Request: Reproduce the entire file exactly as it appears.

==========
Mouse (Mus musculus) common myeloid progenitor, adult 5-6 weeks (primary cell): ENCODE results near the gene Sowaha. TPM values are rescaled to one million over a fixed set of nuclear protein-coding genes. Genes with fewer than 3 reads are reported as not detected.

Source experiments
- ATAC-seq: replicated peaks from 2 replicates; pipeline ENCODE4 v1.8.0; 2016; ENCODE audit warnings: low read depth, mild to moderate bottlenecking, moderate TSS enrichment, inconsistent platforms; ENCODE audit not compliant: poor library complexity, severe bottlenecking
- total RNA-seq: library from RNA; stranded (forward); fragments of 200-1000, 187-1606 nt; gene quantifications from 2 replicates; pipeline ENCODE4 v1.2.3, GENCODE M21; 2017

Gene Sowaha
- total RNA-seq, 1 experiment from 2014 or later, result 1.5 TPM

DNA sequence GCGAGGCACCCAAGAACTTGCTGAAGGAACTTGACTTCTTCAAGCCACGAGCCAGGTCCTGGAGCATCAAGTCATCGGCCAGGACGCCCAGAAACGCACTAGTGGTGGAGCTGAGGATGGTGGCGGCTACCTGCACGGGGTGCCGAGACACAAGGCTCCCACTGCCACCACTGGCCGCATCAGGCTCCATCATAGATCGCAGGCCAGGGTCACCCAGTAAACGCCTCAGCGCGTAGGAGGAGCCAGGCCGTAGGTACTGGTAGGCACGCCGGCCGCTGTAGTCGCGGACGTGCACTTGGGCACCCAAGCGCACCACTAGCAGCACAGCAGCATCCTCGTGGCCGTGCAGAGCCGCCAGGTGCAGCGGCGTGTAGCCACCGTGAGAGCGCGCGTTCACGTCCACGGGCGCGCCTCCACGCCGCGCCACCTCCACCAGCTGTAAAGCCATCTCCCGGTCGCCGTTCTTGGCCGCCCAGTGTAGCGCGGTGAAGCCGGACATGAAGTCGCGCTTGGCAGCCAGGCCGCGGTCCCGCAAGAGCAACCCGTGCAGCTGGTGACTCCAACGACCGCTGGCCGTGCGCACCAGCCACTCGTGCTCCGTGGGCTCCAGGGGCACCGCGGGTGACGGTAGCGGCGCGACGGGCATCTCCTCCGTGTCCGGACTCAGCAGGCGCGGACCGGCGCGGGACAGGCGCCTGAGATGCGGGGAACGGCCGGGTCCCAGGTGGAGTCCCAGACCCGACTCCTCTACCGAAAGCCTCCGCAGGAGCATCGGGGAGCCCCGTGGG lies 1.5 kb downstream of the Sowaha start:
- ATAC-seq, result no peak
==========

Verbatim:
Mouse (Mus musculus) common myeloid progenitor, adult 5-6 weeks (primary cell): ENCODE results near the gene Sowaha. TPM values are rescaled to one million over a fixed set of nuclear protein-coding genes. Genes with fewer than 3 reads are reported as not detected.

Source experiments
- ATAC-seq: replicated peaks from 2 replicates; pipeline ENCODE4 v1.8.0; 2016; ENCODE audit warnings: low read depth, mild to moderate bottlenecking, moderate TSS enrichment, inconsistent platforms; ENCODE audit not compliant: poor library complexity, severe bottlenecking
- total RNA-seq: library from RNA; stranded (forward); fragments of 200-1000, 187-1606 nt; gene quantifications from 2 replicates; pipeline ENCODE4 v1.2.3, GENCODE M21; 2017

Gene Sowaha
- total RNA-seq, 1 experiment from 2014 or later, result 1.5 TPM

DNA sequence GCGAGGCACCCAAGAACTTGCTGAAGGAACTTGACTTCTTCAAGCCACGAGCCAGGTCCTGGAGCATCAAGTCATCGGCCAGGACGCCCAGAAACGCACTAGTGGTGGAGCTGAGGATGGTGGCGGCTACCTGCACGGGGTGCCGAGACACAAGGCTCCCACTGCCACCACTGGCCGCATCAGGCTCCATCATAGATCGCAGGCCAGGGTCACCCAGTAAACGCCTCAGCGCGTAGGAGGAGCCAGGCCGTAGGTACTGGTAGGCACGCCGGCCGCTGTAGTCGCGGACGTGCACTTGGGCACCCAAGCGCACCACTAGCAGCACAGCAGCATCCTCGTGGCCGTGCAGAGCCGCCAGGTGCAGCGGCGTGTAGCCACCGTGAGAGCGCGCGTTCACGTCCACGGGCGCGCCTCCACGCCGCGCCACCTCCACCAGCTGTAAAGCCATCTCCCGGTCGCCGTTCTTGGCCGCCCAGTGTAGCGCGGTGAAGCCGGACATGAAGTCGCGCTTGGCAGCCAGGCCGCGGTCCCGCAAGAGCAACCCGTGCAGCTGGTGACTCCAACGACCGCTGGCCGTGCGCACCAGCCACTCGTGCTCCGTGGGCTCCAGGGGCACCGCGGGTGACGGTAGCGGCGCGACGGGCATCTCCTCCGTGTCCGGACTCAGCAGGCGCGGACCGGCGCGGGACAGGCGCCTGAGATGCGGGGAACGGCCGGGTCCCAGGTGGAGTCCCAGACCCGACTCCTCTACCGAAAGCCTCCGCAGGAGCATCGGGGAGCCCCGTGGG lies 1.5 kb downstream of the Sowaha start:
- ATAC-seq, result no peak